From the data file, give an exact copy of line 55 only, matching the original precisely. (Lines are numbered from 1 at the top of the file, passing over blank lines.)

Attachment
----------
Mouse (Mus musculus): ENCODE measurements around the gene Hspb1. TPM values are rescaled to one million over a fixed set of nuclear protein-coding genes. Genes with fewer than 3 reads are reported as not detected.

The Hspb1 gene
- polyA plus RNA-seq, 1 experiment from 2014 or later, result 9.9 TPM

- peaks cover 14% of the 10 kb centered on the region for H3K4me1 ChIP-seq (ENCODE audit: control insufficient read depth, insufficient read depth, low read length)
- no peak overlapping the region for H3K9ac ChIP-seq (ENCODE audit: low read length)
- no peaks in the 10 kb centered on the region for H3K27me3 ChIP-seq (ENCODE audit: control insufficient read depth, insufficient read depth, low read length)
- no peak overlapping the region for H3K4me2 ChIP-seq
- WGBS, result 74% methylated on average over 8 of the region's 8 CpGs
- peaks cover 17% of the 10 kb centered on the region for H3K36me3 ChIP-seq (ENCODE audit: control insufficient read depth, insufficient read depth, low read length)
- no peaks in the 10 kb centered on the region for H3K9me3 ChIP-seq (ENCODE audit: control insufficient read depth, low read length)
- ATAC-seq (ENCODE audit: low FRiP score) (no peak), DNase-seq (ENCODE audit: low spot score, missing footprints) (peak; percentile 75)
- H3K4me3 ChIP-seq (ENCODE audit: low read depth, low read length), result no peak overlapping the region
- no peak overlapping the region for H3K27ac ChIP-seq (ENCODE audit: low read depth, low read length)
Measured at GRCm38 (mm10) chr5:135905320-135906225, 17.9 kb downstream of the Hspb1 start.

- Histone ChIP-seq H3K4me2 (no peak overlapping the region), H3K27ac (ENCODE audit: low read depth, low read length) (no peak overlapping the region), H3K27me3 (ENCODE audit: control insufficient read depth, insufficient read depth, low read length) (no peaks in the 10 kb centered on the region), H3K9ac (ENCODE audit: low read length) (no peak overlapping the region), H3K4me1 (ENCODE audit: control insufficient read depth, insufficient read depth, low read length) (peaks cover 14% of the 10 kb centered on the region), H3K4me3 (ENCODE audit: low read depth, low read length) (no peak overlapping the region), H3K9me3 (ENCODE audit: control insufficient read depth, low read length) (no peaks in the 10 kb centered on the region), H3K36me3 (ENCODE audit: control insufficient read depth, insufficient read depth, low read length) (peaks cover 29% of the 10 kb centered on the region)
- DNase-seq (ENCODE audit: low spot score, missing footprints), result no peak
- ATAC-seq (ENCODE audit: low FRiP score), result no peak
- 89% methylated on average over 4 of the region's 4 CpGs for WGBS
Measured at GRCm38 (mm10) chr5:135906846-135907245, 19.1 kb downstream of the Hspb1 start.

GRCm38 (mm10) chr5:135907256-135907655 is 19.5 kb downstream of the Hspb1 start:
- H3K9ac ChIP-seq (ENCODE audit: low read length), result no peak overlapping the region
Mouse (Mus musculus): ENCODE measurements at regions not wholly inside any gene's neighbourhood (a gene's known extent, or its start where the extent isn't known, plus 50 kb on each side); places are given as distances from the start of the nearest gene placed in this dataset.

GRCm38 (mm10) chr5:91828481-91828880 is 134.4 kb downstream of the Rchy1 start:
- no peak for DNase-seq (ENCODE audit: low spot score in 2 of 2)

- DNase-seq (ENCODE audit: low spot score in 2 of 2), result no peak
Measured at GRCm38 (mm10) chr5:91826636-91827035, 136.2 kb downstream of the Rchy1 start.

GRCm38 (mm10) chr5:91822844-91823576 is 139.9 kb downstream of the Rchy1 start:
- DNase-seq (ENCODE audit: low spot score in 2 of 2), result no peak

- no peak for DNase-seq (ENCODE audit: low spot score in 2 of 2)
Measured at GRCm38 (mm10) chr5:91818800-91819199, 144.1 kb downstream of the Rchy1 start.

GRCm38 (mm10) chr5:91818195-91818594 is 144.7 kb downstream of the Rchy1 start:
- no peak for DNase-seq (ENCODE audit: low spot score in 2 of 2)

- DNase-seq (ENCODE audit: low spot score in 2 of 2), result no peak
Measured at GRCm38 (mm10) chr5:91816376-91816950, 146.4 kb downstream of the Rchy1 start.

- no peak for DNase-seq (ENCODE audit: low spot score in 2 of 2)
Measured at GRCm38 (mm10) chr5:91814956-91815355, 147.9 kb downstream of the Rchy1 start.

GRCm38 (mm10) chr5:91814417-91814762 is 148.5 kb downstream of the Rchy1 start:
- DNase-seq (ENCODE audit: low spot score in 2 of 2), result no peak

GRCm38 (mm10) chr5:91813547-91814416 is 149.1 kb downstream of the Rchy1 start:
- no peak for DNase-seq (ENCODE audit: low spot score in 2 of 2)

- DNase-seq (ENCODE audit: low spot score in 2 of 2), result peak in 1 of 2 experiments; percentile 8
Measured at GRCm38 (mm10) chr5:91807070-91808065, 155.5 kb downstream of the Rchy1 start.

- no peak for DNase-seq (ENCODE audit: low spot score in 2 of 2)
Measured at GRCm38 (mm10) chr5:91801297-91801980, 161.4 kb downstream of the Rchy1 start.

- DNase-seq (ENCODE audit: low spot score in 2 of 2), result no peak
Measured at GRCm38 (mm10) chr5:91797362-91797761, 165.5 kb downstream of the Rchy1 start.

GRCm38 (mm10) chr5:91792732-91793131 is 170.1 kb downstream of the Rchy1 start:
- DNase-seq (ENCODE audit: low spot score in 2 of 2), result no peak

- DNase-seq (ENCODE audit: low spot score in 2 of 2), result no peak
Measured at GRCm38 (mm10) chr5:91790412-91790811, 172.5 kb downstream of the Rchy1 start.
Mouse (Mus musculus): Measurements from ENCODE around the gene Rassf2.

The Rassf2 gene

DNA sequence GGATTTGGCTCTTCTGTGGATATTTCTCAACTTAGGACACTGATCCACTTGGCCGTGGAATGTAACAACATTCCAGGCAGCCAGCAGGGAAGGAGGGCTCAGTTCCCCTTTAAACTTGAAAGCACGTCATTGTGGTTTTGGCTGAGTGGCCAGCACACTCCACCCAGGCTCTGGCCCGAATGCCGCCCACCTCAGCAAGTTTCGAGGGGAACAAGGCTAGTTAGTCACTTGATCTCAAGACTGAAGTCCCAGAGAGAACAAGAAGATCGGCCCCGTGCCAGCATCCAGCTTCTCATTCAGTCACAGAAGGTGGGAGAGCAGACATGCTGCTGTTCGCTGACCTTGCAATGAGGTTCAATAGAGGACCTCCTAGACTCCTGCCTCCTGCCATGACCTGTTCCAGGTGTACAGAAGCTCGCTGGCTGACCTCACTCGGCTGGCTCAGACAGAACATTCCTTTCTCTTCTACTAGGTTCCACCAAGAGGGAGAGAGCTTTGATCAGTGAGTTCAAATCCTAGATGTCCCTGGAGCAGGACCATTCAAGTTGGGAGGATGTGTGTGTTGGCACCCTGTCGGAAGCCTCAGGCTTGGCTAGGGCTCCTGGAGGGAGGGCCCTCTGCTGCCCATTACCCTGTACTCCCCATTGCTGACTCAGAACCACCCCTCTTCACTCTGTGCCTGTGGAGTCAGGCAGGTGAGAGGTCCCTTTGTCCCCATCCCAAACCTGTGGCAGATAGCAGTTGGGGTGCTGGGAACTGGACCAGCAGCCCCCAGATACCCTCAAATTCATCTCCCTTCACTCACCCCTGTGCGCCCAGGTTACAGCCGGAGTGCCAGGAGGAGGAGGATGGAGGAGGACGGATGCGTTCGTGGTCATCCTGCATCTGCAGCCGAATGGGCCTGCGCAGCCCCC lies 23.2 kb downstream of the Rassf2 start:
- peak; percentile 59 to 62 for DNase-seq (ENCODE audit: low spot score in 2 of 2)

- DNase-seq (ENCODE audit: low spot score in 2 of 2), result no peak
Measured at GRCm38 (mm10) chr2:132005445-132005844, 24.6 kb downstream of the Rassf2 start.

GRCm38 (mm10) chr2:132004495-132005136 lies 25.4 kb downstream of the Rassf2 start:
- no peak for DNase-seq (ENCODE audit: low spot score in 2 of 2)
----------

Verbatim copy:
- DNase-seq (ENCODE audit: low spot score in 2 of 2), result no peak